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Westar-Great Plains Merger Gets Tepid Praise, Criticism Before Kansas Regulators

Four wind turbines on flat land with a cloudless blue sky as a backdrop.
Brian Grimmett
Kansas News Service
The Kansas energy equation, which includes wind turbines, could change if the Kansas Corporation Commission approves a large utility merger

A proposed merger between two of Kansas’ biggest electric utilities drew little criticism, or praise, during a public hearing Monday night in Topeka.

Westar Energy and Great Plains Energy, the parent company of Kansas City Power & Light, want to  create a new company worth about $15 billion. It would serve more than 1.5 million customers in Kansas and Missouri. The combined company would also have one of the largest portfolios of renewable energy in the country.

Six people spoke during the public hearing. Tuck Duncan was one of three who spoke against the merger. He expressed concern about moving the headquarters of the combined company to Kansas City, Mo.

“I did not want to wake up five years from now, as the moving vans loaded with desks and file cabinets was headed eastward, and as the padlock was affixed to 818 Kansas Avenue, saying to myself, ‘Shame on me for not having made a public statement in January 2018,’” he said.

“If we’re the majority of the assets and the majority of the entity,” Duncan said, “then we ought to have the headquarters here.”

This proposal is the second attempt in the past two years by Westar and Great Plains to combine. The Kansas Corporation Commission, the agency responsible for regulating large utilities in the state, rejected the first effort.

The commission said the terms of the first merger proposal would place the company on poor financial footing and potentially put ratepayers on the hook if the deal turned sour.

To address the issue, the companies’ current application contains a commitment to keep at least 500 employees at the Westar headquarters in Topeka for the next five years.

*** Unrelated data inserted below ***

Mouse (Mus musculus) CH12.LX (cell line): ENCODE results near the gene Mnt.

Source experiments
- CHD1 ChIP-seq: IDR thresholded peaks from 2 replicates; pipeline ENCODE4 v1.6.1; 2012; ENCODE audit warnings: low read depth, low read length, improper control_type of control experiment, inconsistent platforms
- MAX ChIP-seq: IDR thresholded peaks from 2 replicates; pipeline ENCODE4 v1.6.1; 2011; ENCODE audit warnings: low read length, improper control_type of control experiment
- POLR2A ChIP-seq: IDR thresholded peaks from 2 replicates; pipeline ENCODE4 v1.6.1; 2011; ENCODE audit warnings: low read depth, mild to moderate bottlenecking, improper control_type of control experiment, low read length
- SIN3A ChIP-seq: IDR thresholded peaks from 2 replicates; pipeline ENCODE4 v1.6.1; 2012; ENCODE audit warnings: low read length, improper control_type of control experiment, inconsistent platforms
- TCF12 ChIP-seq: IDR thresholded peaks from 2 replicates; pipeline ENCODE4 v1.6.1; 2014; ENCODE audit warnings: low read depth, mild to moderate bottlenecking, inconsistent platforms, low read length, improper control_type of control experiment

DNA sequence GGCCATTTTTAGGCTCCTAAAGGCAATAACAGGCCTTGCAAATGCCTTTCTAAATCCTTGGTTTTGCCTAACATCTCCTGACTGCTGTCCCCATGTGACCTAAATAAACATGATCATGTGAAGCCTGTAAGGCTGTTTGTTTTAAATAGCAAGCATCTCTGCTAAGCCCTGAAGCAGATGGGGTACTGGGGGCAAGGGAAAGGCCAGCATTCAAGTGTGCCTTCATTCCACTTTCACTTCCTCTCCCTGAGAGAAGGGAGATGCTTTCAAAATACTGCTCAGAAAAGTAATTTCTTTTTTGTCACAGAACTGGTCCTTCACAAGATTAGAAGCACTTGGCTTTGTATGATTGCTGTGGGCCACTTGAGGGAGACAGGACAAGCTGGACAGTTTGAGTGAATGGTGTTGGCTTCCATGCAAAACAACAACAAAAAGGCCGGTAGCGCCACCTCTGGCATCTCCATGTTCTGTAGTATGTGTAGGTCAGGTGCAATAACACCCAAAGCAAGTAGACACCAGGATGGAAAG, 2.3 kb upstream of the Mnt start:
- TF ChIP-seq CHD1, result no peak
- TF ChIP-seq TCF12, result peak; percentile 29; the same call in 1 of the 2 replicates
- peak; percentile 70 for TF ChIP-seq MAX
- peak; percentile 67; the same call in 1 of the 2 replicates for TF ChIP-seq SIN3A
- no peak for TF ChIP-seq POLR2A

Westar spokeswoman Gina Penzig says the decision was part of larger negotiations and a give-and-take between the companies’ leadership.

“It’s pretty natural that when two companies combine that the headquarters may land in the larger community, as it did here,” she said.

Officials from both companies say the merger would cut the cost of generating and distributing electricity. They estimate $28 million savings in the first year alone, with the savings increasing to as much as $160 million by the fifth year. While they say there will be no involuntary layoffs, much of the savings will come from retirements and efforts to consolidate operations.

The KCC will make its final decision on the proposed merger by June 5.

Brian Grimmett, based at KMUW in Wichita, is a reporter for the Kansas News Service, a collaboration of KMUW, Kansas Public Radio, KCUR and High Plains Public Radio covering health, education and politics. Follow him on Twitter @briangrimmett.Kansas News Service stories and photos may be republished at no cost with proper attribution and a link back to the original story.

I seek to find and tell interesting stories about how our environment shapes and impacts us. Climate change is a growing threat to all Kansans, both urban and rural, and I want to inform people about what they can expect, how it will change their daily lives and the ways in which people, corporations and governments are working to adapt. I also seek to hold utility companies accountable for their policy and ratemaking decisions. Email me at grimmett@kmuw.org.
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